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The value of friendship.

Everyone needs friends. If we want the people we love to be connected to others and a part of society as adults, we must think about their relationships when they are children. Their classmates and neighbors will grow into their co-workers and friends in later life.

Integrated classrooms and recreational activities are important first steps; in these settings, children with and without disabilities get to meet each other. But many parents have found that even though their child is integrated in school, he or she has few friends without disabilities.

People can establish friendships with one another, but it is not possible to create friendships between others. However, it is possible to create opportunities for people with and without disabilities to meet and spend time together in ways that encourage friendships to take root and flourish.


* Promote friendship. Family members can work for the total inclusion of their family member into the regular school system. In addition to being physically present, students with disabilities need adequate supports for the fullest participation possible. Necessary supports will vary according to the student and might be provided naturally in the classroom as well as through special means.

Parents can also ensure that their child with a disability takes part in a variety of integrated recreation and leisure activities after school hours - including walking home from school with the neighborhood children. A consistent physical presence in each others' lives is a necessary foundation for friendship to occur.

* Ensure valued social participation. How people with disabilities are supported within integrated settings is important. Students need to be able to participate as much as possible, and to do so in ways that other people will value and appreciate. People without disabilities need the opportunity to meet their counterparts with disabilities as peers, not as tutors or volunteers.

* Involve and trust others. All parents feel protective of their children. While there may be difference in how independent people ca become, parents can nurture that there are people in the community who would, if given the opportunity, enjoy and welcome a friendship with their son or daughter. Parents can have interesting activities at home and invite neighborhood children or schoolmates to play, or they can create opportunities for their children to visit and call friends.

* Be aware of barriers to friendship. The way in which support services are provided to people with disabilities and their families can enhance or reduce the opportunities for friendships to grow. By offering segregated programs, or by providing awkward support in integrated settings, the system dramatically lessens the chances for contact between people with and without disabilities. Even when integration is the goal, there can be problems.

For example, transportation from school often means that students with disabilities cannot take part in extracurricular activities. When efforts are made to bring people with and without disabilities together, the people without disabilities are often treated as volunteers rather than as peers. Family members can question such practices and work for change.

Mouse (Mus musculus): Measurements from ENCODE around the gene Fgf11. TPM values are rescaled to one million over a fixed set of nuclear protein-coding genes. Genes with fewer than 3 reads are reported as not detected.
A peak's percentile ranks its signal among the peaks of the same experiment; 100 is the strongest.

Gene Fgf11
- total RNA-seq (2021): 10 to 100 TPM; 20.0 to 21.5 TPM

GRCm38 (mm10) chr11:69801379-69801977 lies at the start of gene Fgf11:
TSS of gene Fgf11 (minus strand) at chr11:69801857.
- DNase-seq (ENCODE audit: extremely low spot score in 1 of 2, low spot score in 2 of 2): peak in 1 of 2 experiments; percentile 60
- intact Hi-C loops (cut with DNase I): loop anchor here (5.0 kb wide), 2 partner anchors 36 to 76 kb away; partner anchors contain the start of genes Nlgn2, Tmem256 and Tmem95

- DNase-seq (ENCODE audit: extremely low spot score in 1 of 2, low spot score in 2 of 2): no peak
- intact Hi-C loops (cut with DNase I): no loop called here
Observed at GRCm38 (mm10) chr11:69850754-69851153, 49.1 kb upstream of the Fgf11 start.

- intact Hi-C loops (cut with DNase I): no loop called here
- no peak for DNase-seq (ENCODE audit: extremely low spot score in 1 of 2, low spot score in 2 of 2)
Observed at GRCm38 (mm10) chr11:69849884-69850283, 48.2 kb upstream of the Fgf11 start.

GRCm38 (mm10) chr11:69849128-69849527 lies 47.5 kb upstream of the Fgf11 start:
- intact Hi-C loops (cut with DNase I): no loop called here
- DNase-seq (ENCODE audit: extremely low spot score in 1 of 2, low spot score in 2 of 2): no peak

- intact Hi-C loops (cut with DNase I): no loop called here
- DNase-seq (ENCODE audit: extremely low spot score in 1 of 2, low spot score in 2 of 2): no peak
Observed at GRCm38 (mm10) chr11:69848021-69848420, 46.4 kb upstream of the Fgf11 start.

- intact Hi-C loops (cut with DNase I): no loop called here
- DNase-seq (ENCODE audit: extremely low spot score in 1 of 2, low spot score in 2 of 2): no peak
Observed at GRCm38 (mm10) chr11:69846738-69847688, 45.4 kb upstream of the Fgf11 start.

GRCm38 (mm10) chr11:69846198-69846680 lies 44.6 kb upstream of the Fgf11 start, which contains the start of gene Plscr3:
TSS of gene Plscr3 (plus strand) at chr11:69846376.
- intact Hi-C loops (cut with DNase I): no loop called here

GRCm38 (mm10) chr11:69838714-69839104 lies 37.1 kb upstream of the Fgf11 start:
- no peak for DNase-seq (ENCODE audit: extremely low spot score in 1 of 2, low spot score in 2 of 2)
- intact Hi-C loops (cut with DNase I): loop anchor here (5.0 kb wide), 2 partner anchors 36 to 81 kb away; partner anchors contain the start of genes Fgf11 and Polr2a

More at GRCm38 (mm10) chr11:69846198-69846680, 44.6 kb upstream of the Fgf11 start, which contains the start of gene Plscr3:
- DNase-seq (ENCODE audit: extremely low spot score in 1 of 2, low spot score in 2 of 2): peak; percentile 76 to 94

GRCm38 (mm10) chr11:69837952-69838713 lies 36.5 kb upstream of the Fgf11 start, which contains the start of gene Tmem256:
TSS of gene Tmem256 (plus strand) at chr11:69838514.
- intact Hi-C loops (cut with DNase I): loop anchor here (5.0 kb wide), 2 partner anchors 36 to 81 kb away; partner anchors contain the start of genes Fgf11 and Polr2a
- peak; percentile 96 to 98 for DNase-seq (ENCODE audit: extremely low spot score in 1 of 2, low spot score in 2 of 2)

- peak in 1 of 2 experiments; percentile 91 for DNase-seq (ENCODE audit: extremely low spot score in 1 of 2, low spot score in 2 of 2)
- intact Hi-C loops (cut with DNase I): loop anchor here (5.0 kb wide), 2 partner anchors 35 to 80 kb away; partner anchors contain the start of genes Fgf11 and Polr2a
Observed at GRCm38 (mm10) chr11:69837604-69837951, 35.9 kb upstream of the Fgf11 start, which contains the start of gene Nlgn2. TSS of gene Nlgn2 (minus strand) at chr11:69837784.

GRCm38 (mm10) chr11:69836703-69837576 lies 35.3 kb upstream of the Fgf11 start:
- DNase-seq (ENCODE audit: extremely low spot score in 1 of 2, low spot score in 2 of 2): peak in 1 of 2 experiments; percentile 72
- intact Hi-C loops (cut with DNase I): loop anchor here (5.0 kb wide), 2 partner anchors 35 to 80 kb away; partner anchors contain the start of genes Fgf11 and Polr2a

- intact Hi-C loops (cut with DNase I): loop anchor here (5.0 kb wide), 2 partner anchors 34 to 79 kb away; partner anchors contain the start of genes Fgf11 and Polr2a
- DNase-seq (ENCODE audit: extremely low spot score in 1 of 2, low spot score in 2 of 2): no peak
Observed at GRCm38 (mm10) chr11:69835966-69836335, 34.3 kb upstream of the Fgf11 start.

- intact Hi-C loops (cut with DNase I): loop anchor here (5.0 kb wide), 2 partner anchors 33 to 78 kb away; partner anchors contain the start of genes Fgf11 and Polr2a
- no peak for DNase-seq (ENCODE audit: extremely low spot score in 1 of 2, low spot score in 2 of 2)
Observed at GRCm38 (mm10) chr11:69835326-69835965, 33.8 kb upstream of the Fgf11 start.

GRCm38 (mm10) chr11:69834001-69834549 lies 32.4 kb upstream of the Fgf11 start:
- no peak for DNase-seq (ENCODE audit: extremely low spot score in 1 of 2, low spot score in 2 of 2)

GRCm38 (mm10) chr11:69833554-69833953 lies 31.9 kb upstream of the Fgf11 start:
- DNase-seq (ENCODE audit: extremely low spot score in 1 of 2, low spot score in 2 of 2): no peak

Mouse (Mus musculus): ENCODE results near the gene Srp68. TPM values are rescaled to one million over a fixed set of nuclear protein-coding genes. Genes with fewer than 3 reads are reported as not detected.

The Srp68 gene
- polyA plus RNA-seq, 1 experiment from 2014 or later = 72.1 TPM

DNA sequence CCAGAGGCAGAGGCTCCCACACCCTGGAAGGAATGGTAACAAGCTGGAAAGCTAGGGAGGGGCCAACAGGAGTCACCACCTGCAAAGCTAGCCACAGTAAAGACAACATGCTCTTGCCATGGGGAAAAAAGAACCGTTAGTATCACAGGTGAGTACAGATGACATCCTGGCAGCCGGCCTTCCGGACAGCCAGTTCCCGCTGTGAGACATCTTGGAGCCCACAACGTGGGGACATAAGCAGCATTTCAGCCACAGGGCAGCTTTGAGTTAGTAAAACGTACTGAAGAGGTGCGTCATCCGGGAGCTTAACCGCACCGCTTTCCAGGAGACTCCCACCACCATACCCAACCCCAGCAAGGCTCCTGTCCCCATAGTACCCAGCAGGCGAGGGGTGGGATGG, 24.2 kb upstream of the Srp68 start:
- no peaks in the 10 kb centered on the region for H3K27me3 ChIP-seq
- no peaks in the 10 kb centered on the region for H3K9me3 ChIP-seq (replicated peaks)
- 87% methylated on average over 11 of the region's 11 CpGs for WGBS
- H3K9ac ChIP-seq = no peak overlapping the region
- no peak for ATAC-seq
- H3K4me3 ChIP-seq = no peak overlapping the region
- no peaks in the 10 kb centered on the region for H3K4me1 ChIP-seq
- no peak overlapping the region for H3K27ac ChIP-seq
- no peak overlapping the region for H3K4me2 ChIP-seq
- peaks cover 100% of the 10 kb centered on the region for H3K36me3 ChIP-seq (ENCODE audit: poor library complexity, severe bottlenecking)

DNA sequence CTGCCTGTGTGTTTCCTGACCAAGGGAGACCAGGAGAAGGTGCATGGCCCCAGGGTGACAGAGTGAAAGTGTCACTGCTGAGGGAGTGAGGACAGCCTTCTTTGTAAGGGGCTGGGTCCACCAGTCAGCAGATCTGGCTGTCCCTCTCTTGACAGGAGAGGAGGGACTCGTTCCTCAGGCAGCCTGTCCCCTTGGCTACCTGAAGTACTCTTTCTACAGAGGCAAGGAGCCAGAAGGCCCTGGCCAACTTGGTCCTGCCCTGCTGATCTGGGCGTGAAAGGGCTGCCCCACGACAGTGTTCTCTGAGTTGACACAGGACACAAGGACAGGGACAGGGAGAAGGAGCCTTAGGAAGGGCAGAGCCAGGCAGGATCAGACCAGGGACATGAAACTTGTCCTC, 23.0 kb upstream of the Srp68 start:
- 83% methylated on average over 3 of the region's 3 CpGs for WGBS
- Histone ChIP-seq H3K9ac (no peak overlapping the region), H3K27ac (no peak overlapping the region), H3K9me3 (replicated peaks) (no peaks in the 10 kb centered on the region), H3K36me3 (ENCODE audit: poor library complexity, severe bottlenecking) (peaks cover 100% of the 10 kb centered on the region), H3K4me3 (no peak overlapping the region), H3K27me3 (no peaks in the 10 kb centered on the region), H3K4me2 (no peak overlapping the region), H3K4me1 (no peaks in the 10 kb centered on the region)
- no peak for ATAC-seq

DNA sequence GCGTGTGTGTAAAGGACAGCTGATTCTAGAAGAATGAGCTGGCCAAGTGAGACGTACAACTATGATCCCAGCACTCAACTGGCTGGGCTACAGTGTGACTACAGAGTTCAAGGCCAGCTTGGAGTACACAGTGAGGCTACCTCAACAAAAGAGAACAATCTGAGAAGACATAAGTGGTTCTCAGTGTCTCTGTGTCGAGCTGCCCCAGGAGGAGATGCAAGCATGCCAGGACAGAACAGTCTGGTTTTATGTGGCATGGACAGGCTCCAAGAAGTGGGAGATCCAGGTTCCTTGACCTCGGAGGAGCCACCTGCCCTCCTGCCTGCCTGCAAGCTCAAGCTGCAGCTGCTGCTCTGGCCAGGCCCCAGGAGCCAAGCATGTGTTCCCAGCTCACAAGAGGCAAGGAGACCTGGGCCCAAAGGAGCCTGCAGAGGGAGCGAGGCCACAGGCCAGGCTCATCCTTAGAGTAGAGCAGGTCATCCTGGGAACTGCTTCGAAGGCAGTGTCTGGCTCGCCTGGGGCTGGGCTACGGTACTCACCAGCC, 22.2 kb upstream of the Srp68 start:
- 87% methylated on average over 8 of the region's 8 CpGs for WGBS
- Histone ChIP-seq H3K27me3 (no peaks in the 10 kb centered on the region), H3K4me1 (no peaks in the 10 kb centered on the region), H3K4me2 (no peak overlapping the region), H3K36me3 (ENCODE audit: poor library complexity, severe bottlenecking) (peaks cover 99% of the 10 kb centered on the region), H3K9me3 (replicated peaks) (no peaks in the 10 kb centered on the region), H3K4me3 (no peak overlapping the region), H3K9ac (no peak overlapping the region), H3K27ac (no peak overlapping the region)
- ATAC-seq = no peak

It takes effort to help people establish connections. Described below are some more formal ways that this has been tried:

* Bridge-building. Facilitators who initiate, support and maintain the relationships are often called bridge-builders, as they involve people with disabilities in existing groups or with specific individuals;

* Circles of Friends or Circles of Support. Groups of people who "meet on a regular basis to help a person with a disability to accomplish certain personal visions or goals." Circle members try to open doors to new opportunities, including establishing new relationships; and

* Citizen Advocacy. Recruited and supported by an independent citizen advocacy office, a citizen (advocate) voluntarily represents the interests of a person with a disability as if they were the advocate's own. Citizen advocates may take on one or several roles (e.g. friend, ally, mentor, protector) and some of these relationships may last for life.


While we cannot create friendships, we can create opportunities and remain open to the resulting relationships. With an awareness of and commitment to the possibilities, all people can have the opportunity to form relationships which allow them to live life more fully.

Zana Marie Lutfiyya is a research project director at the Center on Human Policy.

Networking is information from the National Parent Network on Disabilities. The Network is a membership organization open to all agencies, organizations, parent centers, parent groups, professionals, and all individuals concerned with the quality of life for people with disabilities.

Patricia M. Smith, Executive Director
COPYRIGHT 1991 EP Global Communications, Inc.
No portion of this article can be reproduced without the express written permission from the copyright holder.
Copyright 1991 Gale, Cengage Learning. All rights reserved.

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Title Annotation:Networking: Information from the National Parent Network on Disabilities
Author:Lutfiyya, Zana Marie
Publication:The Exceptional Parent
Date:Nov 1, 1991
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